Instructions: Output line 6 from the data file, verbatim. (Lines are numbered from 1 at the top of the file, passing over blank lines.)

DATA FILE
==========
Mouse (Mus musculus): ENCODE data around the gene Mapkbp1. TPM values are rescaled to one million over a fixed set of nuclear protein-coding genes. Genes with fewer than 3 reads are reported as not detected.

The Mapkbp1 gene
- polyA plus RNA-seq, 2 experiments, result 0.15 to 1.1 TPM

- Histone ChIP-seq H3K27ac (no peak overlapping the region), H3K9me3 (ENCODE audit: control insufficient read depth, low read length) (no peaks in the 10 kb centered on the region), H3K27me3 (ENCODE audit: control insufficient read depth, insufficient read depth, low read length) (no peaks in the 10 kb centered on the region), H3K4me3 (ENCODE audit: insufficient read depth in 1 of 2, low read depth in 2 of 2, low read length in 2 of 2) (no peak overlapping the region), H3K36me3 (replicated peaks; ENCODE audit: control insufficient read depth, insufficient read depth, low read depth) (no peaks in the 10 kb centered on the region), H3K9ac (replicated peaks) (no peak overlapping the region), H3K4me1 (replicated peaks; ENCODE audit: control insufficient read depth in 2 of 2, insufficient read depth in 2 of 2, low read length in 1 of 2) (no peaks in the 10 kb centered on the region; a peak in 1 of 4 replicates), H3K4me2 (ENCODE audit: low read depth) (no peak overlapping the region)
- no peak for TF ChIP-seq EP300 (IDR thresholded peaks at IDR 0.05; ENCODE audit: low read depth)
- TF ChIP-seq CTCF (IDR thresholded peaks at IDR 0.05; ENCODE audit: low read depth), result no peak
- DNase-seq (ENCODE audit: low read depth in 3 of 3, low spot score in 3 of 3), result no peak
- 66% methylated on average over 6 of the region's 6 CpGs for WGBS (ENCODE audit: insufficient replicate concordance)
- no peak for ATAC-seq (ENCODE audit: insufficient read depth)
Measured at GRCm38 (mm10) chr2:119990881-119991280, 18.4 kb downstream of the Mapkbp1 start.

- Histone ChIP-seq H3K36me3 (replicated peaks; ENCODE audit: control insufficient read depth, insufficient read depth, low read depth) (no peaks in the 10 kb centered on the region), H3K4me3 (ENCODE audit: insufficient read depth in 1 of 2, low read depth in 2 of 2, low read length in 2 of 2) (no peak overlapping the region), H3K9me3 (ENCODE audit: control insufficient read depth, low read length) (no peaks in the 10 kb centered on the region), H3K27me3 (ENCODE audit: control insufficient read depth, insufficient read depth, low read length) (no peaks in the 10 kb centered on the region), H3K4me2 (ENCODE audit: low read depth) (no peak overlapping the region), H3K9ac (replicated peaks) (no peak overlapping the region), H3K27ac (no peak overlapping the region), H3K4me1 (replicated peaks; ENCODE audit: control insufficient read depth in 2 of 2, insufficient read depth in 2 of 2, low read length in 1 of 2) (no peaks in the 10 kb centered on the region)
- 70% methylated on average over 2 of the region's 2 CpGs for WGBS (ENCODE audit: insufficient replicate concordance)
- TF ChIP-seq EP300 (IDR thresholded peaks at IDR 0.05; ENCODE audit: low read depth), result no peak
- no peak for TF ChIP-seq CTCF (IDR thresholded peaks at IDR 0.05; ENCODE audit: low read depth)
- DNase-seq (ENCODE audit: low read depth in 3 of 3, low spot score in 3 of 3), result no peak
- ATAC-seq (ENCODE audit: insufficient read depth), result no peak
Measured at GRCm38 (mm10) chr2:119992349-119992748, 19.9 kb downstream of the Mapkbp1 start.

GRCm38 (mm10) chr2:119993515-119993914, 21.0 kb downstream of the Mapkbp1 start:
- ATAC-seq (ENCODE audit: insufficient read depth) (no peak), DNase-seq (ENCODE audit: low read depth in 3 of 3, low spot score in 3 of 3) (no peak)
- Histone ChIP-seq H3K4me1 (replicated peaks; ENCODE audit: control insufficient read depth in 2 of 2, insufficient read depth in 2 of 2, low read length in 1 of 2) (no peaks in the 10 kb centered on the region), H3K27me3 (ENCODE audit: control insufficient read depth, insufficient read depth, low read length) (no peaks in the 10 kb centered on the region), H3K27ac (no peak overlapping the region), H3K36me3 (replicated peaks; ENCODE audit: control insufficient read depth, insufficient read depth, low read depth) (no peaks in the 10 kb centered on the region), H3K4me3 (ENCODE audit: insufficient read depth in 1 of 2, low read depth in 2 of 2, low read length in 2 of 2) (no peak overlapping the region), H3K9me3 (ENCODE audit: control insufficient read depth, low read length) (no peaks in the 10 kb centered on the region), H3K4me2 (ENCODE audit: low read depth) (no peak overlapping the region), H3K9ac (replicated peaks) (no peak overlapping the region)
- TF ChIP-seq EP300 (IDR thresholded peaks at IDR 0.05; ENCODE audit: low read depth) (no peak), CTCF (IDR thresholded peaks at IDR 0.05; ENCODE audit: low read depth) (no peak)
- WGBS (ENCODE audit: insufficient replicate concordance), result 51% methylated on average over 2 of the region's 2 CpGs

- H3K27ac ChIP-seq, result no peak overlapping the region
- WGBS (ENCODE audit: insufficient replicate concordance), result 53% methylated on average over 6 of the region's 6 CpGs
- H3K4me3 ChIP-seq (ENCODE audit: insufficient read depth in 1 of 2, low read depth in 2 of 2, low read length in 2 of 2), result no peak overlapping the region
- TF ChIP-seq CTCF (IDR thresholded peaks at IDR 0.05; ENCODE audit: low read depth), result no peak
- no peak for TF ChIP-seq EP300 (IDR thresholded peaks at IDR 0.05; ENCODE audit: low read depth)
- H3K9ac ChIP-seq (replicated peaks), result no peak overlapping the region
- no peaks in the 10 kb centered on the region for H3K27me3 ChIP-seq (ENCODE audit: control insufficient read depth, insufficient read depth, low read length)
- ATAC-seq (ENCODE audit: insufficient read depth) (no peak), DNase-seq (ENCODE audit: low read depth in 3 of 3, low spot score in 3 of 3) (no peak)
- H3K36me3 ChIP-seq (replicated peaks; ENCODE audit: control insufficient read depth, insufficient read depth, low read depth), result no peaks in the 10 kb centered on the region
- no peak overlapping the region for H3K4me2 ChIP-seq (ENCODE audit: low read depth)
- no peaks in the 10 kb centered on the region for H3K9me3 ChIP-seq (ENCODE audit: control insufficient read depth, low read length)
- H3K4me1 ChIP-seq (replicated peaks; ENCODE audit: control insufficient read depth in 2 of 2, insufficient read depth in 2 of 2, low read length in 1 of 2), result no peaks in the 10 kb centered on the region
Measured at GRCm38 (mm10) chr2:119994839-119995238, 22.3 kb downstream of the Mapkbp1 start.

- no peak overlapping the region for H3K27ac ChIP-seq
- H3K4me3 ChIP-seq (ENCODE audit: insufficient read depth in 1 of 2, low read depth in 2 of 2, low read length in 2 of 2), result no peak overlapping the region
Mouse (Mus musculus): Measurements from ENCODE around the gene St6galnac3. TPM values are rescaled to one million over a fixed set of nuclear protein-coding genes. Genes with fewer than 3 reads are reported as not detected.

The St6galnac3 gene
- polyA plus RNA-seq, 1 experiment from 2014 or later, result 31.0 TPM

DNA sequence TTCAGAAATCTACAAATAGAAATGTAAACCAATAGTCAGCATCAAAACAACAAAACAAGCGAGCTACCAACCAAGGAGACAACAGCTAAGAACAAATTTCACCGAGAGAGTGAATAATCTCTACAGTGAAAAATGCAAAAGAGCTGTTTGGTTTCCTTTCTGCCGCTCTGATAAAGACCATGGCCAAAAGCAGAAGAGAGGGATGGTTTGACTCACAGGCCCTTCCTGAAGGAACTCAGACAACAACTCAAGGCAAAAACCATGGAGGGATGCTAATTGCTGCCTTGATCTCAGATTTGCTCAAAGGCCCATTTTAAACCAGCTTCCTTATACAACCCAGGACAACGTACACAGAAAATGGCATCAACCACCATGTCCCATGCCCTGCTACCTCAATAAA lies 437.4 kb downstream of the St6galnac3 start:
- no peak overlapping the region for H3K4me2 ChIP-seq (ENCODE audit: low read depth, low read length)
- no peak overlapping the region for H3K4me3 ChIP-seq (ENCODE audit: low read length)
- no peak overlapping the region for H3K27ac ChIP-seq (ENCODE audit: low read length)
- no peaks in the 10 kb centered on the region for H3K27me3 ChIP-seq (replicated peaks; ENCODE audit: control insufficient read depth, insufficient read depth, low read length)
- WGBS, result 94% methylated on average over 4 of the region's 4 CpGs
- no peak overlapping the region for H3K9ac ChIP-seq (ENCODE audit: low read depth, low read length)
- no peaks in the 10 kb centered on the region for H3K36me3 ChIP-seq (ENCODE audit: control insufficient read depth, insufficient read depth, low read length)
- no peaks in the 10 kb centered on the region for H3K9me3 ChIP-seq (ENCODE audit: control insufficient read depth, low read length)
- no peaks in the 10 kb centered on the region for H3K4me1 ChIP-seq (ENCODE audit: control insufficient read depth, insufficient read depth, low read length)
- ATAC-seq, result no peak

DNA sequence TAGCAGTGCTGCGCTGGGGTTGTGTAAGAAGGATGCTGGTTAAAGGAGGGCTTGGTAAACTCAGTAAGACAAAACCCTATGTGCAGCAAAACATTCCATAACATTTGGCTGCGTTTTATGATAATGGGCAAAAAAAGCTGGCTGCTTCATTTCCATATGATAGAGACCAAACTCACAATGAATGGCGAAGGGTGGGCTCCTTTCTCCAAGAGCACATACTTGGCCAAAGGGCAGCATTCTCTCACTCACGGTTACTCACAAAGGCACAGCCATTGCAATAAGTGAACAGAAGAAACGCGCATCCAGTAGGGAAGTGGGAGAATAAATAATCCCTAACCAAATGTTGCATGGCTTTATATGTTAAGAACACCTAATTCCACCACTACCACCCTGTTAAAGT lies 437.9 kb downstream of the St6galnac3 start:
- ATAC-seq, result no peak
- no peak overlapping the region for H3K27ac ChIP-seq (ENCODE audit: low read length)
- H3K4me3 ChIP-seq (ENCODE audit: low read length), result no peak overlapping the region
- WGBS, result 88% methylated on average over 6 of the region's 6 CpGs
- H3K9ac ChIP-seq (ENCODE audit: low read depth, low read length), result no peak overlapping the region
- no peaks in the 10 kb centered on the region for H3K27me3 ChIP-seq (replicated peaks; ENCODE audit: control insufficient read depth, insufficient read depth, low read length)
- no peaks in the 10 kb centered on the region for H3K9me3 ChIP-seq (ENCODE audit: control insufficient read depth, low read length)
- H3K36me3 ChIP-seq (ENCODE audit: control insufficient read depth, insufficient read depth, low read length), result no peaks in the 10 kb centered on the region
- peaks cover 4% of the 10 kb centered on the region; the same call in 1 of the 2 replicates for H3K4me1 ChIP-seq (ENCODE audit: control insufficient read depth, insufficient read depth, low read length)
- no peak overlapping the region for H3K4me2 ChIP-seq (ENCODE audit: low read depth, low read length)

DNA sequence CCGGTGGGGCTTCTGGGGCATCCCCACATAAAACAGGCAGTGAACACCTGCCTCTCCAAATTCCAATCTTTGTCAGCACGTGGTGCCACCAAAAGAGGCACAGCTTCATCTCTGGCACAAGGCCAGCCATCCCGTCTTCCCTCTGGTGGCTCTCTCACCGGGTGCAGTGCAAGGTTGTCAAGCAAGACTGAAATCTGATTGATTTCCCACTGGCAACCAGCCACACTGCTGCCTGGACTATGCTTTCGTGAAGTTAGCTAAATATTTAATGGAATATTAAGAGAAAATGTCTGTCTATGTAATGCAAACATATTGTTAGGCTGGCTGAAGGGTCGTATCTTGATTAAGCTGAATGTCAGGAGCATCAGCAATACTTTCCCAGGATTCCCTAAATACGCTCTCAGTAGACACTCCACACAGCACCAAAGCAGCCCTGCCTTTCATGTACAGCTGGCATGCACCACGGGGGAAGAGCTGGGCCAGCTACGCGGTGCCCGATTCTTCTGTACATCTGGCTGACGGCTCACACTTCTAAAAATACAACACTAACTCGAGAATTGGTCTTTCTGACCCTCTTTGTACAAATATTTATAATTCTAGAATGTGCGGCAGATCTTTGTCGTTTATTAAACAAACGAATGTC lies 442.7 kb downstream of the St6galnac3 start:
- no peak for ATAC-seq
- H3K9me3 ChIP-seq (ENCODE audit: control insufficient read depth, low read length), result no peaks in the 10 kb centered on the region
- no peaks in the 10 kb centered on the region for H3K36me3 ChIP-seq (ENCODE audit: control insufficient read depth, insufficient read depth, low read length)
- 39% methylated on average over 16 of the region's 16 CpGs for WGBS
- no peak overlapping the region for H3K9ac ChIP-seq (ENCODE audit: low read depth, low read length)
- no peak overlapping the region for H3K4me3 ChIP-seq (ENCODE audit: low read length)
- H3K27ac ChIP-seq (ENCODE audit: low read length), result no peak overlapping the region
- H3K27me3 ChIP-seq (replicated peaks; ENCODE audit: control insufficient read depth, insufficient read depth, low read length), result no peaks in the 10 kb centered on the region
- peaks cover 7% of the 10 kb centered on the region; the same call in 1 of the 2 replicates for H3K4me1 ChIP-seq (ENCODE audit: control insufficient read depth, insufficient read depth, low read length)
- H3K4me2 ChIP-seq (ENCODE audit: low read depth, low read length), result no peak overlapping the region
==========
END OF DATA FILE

- TF ChIP-seq CTCF (IDR thresholded peaks at IDR 0.05; ENCODE audit: low read depth), result no peak